The Guitar Society 15 July 2011
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Albatross to Collaborate with U.S. Band on ‘Split EP’
According to Albatross bassist Riju Dasgupta (Dr. Hex), Vestal Claret lead singer Phil Swanson is his “fifth favourite vocalist of all time (after King Diamond, Niklas Stalvind – who’s also singing on this record – Geoff Tate and Bruce Dickinson) and I’ve loved almost every band he’s been in”. Describing how the two bands came together Dasgupta said, “Thankfully an Albatross fan had made a YouTube video for “In the Court of Kuru” which I linked to Phil, which he consented to listen to. Minutes later, he was asking me if I’d want to do a split record with Vestal Claret. My jaw hit the floor.”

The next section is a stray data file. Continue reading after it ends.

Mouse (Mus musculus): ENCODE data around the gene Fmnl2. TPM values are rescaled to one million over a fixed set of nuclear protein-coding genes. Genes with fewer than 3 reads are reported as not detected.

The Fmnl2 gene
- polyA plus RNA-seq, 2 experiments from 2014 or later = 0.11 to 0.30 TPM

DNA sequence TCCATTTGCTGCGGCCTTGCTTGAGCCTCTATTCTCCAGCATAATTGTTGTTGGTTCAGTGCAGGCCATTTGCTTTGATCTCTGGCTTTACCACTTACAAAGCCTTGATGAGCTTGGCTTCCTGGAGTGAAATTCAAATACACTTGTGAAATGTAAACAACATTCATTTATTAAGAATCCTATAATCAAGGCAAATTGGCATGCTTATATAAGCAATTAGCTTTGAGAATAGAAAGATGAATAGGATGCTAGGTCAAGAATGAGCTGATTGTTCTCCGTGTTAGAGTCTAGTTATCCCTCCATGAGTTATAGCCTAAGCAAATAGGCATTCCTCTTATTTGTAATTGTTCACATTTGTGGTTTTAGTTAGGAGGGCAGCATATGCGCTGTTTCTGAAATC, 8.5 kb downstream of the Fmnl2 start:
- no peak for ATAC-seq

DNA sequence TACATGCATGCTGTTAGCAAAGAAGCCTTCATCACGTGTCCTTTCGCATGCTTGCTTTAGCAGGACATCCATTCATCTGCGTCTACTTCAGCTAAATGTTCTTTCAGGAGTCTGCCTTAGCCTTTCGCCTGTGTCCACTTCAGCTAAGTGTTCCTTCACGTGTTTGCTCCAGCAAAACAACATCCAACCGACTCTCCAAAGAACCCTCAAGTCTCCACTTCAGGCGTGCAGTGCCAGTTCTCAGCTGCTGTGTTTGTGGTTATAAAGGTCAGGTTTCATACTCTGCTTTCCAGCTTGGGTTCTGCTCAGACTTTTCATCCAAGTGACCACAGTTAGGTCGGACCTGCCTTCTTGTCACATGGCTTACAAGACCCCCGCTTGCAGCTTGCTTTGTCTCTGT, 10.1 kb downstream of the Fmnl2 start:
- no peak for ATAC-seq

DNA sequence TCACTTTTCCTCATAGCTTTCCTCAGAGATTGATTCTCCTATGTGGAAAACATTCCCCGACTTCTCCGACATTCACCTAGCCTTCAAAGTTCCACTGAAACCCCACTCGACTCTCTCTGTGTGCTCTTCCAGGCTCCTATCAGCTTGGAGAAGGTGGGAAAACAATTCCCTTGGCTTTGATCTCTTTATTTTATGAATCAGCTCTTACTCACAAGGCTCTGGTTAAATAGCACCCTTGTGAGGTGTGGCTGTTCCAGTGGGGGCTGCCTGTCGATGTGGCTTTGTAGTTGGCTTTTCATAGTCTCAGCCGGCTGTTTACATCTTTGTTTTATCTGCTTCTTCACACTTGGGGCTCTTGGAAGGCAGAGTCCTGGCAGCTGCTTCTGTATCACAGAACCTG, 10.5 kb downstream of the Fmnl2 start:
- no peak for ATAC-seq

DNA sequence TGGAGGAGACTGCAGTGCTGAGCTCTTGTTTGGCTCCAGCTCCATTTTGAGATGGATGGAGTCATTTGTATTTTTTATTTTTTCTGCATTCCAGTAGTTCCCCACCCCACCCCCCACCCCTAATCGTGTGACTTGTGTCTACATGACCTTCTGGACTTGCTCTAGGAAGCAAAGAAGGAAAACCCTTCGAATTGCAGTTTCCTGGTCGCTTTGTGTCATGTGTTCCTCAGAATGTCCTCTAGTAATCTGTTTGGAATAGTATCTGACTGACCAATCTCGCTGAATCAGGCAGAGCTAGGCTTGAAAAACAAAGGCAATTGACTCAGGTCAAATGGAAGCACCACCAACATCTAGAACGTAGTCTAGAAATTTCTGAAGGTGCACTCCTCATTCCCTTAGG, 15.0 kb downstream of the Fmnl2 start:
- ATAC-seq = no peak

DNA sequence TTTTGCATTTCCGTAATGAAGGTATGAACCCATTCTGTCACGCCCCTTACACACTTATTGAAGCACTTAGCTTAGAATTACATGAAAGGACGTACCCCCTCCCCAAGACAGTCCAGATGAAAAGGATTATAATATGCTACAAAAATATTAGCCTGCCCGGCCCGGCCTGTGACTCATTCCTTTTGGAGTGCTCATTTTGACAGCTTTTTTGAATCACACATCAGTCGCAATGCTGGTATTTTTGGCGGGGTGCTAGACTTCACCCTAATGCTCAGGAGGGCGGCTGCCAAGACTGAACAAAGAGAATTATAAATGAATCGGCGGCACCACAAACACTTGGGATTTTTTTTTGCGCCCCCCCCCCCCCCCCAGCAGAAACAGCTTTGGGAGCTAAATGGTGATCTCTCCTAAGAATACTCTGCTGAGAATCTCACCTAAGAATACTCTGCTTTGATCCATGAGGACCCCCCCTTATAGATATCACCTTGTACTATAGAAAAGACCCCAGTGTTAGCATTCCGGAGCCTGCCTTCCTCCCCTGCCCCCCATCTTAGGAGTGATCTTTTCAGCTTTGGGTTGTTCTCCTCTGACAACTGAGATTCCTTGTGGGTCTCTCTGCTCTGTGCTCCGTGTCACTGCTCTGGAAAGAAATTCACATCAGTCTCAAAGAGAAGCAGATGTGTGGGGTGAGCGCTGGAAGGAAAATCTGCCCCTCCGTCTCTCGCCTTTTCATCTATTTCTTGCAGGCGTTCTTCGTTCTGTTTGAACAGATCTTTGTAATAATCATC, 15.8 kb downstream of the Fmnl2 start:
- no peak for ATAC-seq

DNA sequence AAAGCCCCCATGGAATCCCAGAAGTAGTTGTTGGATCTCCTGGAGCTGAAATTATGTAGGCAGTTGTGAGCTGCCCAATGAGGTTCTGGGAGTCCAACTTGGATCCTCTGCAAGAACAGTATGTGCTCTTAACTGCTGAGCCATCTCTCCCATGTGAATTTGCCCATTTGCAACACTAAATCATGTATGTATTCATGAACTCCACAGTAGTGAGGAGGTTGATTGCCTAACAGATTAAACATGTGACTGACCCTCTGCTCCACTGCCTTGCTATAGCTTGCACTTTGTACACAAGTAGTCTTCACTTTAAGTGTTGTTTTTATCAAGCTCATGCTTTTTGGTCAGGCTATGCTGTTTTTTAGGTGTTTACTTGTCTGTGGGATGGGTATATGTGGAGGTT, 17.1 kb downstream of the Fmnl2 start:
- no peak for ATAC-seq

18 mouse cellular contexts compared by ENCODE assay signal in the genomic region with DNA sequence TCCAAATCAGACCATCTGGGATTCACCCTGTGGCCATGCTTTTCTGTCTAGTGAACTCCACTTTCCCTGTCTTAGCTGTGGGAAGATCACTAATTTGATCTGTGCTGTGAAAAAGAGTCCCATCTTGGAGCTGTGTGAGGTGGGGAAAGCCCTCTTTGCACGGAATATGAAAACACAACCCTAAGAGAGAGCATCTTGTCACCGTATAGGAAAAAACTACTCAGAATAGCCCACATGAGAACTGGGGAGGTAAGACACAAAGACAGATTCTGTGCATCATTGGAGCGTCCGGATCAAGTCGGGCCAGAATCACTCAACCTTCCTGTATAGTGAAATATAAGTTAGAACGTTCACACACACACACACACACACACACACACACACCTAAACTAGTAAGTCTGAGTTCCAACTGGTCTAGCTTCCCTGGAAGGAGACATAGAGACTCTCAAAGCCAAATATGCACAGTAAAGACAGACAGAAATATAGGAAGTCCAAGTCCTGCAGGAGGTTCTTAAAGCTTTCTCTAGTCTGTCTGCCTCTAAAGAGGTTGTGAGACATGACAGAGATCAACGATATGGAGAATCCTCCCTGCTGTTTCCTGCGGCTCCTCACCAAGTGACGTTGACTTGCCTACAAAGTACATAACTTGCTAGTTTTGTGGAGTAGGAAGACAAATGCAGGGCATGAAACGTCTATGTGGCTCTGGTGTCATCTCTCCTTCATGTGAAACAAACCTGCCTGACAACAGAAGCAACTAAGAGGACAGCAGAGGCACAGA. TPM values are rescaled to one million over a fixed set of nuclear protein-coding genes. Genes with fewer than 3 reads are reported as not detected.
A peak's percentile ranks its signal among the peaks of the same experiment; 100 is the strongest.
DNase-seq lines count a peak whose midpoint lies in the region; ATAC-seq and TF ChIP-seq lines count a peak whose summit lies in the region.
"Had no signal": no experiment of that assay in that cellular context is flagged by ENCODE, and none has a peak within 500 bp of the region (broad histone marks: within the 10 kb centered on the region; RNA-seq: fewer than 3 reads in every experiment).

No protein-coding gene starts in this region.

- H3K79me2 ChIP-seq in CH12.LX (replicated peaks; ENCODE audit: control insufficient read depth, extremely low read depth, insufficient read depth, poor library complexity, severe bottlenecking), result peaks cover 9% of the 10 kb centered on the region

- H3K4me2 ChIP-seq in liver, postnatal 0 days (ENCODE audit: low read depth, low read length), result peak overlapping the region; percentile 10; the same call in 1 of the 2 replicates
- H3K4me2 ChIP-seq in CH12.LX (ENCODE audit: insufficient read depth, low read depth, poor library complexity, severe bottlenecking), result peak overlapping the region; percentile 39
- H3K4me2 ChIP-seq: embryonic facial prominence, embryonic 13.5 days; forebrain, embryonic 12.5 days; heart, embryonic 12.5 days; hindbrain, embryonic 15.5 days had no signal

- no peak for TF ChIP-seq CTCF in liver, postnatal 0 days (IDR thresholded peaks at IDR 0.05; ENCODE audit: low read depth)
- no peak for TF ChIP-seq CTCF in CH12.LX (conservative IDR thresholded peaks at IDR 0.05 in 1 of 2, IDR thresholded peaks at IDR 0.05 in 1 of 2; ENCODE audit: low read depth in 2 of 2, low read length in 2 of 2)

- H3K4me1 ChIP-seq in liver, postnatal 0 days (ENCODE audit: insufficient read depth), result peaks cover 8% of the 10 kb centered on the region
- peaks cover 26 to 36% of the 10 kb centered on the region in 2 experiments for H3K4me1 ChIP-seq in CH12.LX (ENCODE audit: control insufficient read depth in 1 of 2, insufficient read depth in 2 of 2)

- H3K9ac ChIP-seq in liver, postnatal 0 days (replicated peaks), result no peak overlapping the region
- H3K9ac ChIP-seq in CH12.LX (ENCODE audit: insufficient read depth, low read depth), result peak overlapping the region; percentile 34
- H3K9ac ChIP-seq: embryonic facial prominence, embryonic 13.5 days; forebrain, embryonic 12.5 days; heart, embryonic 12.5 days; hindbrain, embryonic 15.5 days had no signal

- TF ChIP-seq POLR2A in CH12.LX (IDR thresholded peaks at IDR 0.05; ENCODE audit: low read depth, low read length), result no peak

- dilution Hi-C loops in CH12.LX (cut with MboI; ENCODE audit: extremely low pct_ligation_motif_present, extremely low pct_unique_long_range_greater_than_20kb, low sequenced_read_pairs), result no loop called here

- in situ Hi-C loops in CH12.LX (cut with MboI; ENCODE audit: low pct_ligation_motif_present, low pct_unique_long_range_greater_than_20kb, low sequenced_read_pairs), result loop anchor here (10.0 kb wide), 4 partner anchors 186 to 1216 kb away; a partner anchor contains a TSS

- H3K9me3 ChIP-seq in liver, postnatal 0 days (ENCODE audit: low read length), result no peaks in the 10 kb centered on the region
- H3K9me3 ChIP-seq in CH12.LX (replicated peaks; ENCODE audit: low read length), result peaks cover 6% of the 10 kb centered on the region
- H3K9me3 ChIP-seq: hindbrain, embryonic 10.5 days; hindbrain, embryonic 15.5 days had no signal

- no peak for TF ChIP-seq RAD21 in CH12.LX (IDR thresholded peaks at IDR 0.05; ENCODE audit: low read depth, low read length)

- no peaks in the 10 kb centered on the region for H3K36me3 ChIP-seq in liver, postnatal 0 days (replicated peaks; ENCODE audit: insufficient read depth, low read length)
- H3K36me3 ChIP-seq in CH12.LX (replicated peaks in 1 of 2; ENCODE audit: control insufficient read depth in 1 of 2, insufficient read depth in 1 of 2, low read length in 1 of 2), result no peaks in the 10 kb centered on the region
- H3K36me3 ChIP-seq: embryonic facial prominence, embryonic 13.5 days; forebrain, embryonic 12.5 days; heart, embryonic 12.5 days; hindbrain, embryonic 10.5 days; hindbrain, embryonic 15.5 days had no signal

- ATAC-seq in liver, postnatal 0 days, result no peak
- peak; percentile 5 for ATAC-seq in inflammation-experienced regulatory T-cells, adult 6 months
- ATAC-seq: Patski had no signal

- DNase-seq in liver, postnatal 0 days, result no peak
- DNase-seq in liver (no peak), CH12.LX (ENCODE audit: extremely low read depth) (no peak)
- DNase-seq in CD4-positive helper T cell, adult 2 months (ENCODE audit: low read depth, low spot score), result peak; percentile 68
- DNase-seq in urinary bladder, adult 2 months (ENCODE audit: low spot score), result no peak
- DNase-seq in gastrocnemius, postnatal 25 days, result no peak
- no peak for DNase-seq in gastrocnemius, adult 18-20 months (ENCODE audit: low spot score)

Vestal Claret’s Phil Swanson seems pretty impressed with the Indian metal scene as well– “It seems like India is the new hotbed of heavy metal like Japan was in the ’80s and South America in the ’90s-2000s. India probably has the most enthusiastic and honest outlook on heavy metal in the world right now and should be considered the new pride of heavy metal. From what I’ve seen and heard lately in India versus the rest of the world, India will be the metal stronghold over the next five to 10 years.”
Each band will contribute four songs. The EP, titled Here Come the Kissing Flies, is based on a story concept written by Dasgupta.
Melancholic Ecstasy: The Top 10 Indian Ocean Songs
10. “Khajuraho” from Kandisa